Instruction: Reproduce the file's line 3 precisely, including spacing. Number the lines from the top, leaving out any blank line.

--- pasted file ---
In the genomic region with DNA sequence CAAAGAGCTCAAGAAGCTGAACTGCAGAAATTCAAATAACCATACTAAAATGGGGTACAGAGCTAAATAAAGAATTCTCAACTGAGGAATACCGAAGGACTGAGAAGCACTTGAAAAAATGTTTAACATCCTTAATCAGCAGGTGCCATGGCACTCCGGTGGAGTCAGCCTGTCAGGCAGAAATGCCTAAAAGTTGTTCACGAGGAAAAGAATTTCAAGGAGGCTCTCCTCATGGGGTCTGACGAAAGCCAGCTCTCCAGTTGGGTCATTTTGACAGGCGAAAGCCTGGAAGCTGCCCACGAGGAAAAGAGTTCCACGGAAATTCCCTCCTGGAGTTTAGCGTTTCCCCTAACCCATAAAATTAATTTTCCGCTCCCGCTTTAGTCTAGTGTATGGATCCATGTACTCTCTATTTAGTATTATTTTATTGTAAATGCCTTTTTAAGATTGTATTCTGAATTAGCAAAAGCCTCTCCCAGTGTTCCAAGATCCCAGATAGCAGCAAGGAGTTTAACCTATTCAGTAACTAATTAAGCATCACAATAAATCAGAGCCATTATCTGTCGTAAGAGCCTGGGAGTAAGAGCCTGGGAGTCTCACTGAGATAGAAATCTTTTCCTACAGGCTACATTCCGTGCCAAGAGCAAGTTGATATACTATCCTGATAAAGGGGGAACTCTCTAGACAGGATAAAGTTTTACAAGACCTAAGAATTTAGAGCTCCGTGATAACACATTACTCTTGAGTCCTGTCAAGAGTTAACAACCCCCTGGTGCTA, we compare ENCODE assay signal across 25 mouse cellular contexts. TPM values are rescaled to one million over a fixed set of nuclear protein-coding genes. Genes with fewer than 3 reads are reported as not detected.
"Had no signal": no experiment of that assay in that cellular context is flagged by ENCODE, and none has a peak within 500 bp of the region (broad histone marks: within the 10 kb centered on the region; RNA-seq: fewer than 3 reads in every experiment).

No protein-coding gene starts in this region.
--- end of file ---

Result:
No protein-coding gene starts in this region.